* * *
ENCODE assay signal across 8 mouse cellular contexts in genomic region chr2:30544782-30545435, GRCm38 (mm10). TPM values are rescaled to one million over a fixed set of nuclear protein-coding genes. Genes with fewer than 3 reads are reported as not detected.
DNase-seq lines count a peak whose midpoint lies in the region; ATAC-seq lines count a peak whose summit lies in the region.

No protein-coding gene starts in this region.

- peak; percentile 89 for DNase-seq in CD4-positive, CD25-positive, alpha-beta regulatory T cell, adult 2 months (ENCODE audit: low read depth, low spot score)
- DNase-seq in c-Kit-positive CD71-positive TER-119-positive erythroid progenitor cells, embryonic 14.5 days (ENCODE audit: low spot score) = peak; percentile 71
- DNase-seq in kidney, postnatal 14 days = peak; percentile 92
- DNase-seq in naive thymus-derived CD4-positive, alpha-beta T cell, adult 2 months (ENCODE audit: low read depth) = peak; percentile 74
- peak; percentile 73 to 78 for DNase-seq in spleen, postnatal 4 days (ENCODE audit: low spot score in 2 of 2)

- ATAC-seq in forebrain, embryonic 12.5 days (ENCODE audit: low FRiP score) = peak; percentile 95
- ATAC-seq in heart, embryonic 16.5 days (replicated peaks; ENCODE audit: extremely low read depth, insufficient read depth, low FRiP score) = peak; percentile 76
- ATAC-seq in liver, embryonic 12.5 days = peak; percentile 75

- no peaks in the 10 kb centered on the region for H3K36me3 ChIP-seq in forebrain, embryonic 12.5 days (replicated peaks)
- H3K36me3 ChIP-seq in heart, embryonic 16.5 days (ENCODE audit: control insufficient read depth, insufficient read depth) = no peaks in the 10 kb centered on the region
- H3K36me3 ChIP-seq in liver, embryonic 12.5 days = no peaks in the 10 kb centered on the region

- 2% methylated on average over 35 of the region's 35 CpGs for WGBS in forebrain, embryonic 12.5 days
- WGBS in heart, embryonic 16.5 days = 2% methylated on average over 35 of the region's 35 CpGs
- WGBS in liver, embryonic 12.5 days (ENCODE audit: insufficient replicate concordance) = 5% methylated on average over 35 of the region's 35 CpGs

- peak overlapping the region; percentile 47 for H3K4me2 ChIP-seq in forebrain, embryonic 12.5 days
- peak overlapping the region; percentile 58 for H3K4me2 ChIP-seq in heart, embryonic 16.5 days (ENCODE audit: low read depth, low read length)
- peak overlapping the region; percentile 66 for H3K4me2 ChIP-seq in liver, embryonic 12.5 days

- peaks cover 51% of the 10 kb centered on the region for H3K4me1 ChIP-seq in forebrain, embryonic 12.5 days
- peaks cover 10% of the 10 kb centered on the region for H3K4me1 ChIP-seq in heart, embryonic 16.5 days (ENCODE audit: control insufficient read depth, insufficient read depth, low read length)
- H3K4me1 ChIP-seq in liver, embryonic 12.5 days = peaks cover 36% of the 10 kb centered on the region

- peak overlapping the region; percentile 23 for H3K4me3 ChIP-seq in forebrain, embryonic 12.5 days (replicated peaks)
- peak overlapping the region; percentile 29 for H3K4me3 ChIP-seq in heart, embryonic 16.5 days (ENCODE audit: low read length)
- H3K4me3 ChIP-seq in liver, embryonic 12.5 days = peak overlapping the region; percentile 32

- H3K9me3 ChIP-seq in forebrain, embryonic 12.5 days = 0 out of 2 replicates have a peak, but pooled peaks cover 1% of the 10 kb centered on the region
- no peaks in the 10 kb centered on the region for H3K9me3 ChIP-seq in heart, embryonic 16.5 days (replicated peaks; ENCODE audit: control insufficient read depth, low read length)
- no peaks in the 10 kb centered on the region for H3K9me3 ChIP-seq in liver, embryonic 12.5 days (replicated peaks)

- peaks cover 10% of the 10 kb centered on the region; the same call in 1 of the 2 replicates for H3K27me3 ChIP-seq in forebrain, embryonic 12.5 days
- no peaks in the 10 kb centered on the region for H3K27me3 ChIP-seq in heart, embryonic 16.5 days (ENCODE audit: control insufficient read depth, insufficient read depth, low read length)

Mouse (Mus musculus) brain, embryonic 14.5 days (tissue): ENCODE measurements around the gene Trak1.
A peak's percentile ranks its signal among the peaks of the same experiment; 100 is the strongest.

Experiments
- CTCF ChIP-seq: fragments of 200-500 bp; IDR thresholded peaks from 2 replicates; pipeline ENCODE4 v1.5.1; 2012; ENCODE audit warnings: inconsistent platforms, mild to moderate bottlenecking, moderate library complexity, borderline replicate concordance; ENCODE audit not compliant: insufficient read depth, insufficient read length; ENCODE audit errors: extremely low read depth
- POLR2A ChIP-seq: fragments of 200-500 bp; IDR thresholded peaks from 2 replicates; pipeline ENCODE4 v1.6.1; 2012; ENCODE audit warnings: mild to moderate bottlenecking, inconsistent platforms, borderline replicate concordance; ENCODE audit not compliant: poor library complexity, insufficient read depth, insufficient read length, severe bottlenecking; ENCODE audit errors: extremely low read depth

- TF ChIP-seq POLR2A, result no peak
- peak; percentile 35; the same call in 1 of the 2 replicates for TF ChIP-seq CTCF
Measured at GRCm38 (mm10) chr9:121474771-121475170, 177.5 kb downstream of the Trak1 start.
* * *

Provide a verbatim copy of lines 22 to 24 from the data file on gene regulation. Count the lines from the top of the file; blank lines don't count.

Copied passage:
- peaks cover 10% of the 10 kb centered on the region for H3K4me1 ChIP-seq in heart, embryonic 16.5 days (ENCODE audit: control insufficient read depth, insufficient read depth, low read length)
- H3K4me1 ChIP-seq in liver, embryonic 12.5 days = peaks cover 36% of the 10 kb centered on the region

- peak overlapping the region; percentile 23 for H3K4me3 ChIP-seq in forebrain, embryonic 12.5 days (replicated peaks)